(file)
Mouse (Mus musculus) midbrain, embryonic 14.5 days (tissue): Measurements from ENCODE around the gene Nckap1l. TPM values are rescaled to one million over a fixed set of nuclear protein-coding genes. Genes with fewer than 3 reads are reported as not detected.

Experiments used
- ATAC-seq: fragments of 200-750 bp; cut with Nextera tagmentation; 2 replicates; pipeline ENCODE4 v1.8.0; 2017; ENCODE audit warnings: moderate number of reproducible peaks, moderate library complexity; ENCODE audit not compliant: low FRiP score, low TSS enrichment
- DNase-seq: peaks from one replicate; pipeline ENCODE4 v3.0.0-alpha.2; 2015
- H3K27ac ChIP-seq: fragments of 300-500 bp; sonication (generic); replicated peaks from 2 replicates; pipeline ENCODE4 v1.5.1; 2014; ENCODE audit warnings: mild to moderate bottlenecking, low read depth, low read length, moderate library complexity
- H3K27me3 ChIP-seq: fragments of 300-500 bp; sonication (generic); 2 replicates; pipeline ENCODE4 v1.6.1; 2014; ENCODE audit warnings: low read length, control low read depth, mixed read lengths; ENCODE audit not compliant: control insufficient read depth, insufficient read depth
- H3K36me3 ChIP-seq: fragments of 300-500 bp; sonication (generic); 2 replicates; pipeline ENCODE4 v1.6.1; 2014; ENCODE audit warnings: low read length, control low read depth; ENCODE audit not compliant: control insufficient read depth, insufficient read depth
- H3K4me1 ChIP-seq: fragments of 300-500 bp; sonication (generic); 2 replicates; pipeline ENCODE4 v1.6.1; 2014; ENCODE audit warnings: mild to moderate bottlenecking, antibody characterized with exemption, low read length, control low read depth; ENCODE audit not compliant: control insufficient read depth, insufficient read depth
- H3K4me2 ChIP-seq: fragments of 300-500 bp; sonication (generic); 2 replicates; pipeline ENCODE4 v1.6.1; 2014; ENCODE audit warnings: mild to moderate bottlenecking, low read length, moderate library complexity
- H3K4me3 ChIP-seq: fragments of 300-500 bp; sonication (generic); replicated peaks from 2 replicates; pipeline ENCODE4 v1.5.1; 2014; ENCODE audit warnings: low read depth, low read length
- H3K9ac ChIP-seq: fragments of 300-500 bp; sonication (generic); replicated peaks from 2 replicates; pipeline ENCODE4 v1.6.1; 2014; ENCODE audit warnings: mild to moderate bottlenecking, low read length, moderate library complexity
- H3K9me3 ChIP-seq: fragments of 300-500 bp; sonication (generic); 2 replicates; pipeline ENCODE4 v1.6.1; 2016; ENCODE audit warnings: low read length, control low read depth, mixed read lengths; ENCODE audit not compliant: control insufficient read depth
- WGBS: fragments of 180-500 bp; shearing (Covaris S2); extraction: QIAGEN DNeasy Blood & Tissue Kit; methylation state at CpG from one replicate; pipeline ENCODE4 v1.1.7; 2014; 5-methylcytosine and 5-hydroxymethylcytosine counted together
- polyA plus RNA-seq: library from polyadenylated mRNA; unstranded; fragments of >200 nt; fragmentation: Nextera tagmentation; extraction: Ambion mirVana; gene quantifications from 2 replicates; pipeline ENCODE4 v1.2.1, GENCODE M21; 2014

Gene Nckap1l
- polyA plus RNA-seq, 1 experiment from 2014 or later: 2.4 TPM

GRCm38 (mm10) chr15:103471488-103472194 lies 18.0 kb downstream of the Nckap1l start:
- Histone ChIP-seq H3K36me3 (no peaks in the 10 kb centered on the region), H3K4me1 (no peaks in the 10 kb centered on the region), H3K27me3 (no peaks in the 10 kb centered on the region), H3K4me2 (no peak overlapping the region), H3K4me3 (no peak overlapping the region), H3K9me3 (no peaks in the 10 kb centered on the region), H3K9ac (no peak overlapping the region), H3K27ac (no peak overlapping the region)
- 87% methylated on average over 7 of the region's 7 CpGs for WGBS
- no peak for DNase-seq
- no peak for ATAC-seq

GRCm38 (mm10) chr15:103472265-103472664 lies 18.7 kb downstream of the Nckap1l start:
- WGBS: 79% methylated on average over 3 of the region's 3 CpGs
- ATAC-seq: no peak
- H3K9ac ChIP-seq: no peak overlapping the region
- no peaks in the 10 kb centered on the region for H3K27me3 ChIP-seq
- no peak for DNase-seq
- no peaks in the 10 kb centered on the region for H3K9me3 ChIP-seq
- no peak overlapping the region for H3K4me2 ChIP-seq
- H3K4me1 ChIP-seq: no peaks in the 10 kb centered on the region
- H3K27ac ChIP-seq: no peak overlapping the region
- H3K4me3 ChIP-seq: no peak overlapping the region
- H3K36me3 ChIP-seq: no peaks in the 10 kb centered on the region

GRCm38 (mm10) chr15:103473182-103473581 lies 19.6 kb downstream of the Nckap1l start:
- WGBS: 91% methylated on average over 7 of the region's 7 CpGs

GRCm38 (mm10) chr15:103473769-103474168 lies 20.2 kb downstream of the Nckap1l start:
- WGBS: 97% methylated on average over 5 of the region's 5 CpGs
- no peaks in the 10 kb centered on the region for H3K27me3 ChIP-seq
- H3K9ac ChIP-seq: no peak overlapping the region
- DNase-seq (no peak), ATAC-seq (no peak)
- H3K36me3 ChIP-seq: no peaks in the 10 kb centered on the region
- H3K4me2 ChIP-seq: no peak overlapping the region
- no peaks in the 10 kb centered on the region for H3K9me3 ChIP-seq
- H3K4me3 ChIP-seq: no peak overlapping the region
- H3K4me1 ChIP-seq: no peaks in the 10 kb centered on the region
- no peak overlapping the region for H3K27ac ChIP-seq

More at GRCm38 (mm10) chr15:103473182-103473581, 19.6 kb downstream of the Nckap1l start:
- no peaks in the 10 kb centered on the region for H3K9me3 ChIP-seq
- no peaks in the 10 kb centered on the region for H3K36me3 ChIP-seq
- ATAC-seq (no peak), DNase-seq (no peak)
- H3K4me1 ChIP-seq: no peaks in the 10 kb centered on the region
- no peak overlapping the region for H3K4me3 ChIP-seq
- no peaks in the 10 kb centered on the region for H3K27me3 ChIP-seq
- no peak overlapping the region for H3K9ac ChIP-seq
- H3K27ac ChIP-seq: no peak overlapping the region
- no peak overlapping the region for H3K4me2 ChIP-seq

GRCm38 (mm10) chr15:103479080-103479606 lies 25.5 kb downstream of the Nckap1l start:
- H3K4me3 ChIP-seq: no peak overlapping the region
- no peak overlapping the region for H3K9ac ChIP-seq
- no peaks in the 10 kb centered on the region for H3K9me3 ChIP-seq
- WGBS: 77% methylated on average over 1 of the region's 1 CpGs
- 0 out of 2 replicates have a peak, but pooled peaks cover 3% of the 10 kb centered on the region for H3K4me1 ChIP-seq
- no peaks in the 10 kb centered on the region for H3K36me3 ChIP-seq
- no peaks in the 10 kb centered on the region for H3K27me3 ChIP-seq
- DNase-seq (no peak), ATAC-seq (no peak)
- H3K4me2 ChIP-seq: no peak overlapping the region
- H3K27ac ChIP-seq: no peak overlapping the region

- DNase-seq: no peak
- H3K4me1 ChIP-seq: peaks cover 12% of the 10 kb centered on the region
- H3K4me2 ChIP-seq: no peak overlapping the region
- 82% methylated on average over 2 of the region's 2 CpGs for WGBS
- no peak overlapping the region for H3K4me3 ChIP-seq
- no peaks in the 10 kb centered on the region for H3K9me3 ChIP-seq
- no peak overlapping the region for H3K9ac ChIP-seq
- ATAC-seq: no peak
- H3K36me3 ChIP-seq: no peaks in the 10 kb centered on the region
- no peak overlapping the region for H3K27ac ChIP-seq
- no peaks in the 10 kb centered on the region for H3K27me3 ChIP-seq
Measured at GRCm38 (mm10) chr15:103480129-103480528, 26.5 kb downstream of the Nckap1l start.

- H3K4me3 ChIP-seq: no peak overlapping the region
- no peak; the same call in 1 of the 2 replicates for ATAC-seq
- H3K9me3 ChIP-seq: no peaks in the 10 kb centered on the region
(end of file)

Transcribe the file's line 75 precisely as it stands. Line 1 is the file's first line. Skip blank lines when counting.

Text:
- ATAC-seq: no peak